Key leadership traits of an effective CIO for managing and developing teams in culturally diverse work groups

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GRIN Verlag, Jul 20, 2005 - Business & Economics - 17 pages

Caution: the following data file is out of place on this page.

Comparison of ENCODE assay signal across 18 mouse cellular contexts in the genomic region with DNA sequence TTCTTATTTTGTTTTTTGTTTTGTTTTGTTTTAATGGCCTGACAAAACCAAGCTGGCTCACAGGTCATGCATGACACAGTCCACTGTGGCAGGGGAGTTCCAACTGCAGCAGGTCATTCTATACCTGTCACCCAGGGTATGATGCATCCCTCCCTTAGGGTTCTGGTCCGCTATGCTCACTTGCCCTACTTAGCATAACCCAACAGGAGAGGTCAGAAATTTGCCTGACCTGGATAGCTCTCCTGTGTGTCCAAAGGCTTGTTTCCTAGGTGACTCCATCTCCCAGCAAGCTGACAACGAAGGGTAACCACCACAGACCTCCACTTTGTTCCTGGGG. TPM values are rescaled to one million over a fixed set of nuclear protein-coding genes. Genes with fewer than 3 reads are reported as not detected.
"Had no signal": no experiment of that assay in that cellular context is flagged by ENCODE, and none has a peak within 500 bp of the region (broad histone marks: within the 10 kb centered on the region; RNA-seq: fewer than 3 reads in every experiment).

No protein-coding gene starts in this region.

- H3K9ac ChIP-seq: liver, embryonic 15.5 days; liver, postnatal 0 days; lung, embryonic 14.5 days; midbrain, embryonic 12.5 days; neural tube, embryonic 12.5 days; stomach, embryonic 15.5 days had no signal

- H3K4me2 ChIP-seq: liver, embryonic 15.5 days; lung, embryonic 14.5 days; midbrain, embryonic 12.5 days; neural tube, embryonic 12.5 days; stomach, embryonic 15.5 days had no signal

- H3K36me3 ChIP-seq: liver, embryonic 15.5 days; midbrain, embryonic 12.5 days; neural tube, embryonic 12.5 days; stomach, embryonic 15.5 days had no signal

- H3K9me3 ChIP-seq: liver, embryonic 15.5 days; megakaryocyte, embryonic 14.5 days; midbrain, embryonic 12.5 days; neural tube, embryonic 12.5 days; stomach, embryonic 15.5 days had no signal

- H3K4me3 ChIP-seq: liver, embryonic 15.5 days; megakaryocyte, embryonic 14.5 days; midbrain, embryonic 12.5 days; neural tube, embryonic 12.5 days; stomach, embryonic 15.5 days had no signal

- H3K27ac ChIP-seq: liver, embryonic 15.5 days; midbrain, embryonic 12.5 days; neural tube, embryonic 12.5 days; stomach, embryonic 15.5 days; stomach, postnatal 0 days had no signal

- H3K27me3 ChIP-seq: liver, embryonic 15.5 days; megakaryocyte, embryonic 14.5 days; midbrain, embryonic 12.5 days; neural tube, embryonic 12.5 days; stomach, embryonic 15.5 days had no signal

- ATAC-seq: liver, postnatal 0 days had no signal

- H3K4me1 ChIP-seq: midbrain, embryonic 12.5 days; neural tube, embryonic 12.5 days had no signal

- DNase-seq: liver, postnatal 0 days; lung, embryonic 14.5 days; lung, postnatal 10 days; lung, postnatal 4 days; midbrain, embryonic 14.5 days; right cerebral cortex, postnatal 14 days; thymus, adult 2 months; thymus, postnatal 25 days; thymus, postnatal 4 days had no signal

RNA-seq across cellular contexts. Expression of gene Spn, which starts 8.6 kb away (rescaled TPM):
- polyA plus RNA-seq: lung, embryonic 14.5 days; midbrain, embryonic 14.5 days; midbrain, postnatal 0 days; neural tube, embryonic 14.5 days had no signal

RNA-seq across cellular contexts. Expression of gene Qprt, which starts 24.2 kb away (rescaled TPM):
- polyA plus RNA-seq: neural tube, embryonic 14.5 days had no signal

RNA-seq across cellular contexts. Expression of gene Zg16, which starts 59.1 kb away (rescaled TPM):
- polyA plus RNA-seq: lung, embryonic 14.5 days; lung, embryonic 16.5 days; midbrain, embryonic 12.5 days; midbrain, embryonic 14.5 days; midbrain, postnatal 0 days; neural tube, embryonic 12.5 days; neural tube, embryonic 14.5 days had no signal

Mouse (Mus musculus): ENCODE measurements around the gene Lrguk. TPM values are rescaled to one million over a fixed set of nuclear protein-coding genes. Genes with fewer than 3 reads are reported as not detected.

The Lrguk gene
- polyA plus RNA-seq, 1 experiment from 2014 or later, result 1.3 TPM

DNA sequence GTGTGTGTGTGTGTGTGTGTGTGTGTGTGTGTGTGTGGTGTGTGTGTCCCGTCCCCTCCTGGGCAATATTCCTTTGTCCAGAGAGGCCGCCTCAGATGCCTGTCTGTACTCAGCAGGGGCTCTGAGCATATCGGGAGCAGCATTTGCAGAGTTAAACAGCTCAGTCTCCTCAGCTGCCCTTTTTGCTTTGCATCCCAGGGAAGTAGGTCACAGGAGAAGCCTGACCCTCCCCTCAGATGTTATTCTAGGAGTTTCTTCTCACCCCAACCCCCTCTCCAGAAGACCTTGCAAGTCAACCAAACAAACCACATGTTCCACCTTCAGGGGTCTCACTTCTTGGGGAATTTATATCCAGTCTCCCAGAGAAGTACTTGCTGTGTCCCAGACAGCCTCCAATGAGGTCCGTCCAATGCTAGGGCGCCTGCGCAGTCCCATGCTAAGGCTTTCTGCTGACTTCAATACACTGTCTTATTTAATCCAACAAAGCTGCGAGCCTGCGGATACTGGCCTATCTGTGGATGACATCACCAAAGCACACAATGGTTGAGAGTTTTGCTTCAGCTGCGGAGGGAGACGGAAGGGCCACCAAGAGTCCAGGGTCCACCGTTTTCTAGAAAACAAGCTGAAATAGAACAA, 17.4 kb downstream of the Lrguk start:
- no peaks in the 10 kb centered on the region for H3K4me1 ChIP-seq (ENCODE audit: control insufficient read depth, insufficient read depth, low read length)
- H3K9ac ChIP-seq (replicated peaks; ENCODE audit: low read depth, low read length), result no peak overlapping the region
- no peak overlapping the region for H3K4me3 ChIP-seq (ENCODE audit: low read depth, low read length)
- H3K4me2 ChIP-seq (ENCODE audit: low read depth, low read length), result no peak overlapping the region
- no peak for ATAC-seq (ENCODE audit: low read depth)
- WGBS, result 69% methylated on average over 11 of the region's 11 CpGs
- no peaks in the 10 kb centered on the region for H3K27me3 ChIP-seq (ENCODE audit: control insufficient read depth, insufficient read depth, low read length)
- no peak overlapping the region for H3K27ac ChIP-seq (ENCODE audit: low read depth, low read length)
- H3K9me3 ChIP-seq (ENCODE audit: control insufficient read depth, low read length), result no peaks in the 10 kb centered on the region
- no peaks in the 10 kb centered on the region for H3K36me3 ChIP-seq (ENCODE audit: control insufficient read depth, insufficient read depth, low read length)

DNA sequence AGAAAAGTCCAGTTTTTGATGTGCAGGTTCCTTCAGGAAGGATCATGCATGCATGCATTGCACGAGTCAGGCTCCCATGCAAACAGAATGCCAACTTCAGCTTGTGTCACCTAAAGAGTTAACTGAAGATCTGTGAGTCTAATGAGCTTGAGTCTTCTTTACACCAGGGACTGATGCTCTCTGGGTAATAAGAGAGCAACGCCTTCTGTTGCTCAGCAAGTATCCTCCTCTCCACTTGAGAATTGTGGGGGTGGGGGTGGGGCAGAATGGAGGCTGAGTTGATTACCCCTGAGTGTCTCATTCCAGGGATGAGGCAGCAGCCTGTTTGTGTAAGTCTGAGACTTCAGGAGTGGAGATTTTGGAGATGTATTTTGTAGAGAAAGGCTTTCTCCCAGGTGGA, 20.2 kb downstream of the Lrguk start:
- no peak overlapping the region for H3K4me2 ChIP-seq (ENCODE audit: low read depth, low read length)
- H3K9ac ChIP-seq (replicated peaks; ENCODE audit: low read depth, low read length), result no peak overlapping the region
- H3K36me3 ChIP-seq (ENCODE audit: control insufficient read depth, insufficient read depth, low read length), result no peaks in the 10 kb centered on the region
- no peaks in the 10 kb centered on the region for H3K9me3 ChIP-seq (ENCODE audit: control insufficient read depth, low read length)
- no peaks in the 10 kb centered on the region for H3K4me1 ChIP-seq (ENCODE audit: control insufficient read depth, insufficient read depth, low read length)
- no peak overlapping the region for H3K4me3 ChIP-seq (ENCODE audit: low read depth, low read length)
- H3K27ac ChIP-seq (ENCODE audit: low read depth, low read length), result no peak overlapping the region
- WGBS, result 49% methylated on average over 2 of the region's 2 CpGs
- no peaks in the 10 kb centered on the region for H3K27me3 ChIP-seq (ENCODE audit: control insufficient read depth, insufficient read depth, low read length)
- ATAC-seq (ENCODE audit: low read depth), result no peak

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Seminar paper from the year 2005 in the subject Business economics - Business Management, Corporate Governance, grade: A (1,3), University of Auckland (Facultiy of Computing), 22 entries in the bibliography, language: English, abstract: In these days, leadership seems to be a critically researched topic. Morse (2004) discusses executive psychopaths and Maccoby (2004) analyses problems with narcissistic leaders. According to them, there is a high quota of unsuccessful leaders (Morse, 2004 & Maccoby, 2004) and therefore it is getting more and more important to identify and validate key leadership traits before employing leaders to avoid costly top level management debacles. Especially an unsuccessful CIO can be very expensive for a company due to high business risks which result from the use of information technology (think about the huge risks companies are facing when they are implementing an ERP solution in a multimillion dollar project). With increasing pressure, the CIO (who is in my interpretation in the graphic on page two the tiny manager in front of the desk who is trying to look up to the CEO) is in a difficult position. Being supervised by the CEO (displayed in the picture on page too as the manager behind the desk whose view seems to be clouded), he has to manage culturally diverse teams in the complex and changing business and IT environment. His function is to coordinate IT as a tool to support business functions and value adding processes, in the context of Porter’s value chain. (Porter, 1998) This leads to the need for the CIO to understand and integrate two aspects: the business side and the IT related aspects. The problem is that in most cases, even the CIO is not able to understand every detailed aspect of information technology and of the conducted business. Therefore he has to manage with a lack of information and lead a team consisting of different and often culturally diverse specialists. This essay analyses and describes traits of an effective CIO with the use of current leadership literature, in particular with references to the work from Warren Bennis, Abraham Zaleznik and Daniel Goleman. Identified traits and significant findings are highlighted (bold) to give to focus the reader on the most important aspects.

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